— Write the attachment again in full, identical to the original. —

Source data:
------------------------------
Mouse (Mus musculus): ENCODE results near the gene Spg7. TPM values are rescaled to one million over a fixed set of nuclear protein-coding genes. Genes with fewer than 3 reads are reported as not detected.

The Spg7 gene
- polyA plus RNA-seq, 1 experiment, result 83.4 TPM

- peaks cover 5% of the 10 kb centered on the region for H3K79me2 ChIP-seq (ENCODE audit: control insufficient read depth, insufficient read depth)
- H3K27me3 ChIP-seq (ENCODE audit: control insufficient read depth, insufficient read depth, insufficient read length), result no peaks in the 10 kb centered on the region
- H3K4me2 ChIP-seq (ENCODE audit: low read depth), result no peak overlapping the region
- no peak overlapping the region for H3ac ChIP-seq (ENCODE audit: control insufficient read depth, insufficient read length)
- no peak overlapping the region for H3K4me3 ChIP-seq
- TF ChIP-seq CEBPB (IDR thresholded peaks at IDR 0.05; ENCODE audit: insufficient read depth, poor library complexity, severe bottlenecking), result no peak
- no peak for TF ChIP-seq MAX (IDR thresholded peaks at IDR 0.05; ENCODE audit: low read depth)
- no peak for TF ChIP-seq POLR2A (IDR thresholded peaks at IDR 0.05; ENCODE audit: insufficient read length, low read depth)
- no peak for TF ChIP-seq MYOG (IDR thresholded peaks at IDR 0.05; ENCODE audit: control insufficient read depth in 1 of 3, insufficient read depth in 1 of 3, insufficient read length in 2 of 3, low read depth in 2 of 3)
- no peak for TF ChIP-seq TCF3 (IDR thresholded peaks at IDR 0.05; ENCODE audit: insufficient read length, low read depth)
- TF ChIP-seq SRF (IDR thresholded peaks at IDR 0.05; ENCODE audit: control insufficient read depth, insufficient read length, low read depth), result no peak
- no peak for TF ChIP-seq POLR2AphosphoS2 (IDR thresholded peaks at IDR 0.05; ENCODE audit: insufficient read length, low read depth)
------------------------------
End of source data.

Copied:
Mouse (Mus musculus): ENCODE results near the gene Spg7. TPM values are rescaled to one million over a fixed set of nuclear protein-coding genes. Genes with fewer than 3 reads are reported as not detected.

The Spg7 gene
- polyA plus RNA-seq, 1 experiment, result 83.4 TPM

- peaks cover 5% of the 10 kb centered on the region for H3K79me2 ChIP-seq (ENCODE audit: control insufficient read depth, insufficient read depth)
- H3K27me3 ChIP-seq (ENCODE audit: control insufficient read depth, insufficient read depth, insufficient read length), result no peaks in the 10 kb centered on the region
- H3K4me2 ChIP-seq (ENCODE audit: low read depth), result no peak overlapping the region
- no peak overlapping the region for H3ac ChIP-seq (ENCODE audit: control insufficient read depth, insufficient read length)
- no peak overlapping the region for H3K4me3 ChIP-seq
- TF ChIP-seq CEBPB (IDR thresholded peaks at IDR 0.05; ENCODE audit: insufficient read depth, poor library complexity, severe bottlenecking), result no peak
- no peak for TF ChIP-seq MAX (IDR thresholded peaks at IDR 0.05; ENCODE audit: low read depth)
- no peak for TF ChIP-seq POLR2A (IDR thresholded peaks at IDR 0.05; ENCODE audit: insufficient read length, low read depth)
- no peak for TF ChIP-seq MYOG (IDR thresholded peaks at IDR 0.05; ENCODE audit: control insufficient read depth in 1 of 3, insufficient read depth in 1 of 3, insufficient read length in 2 of 3, low read depth in 2 of 3)
- no peak for TF ChIP-seq TCF3 (IDR thresholded peaks at IDR 0.05; ENCODE audit: insufficient read length, low read depth)
- TF ChIP-seq SRF (IDR thresholded peaks at IDR 0.05; ENCODE audit: control insufficient read depth, insufficient read length, low read depth), result no peak
- no peak for TF ChIP-seq POLR2AphosphoS2 (IDR thresholded peaks at IDR 0.05; ENCODE audit: insufficient read length, low read depth)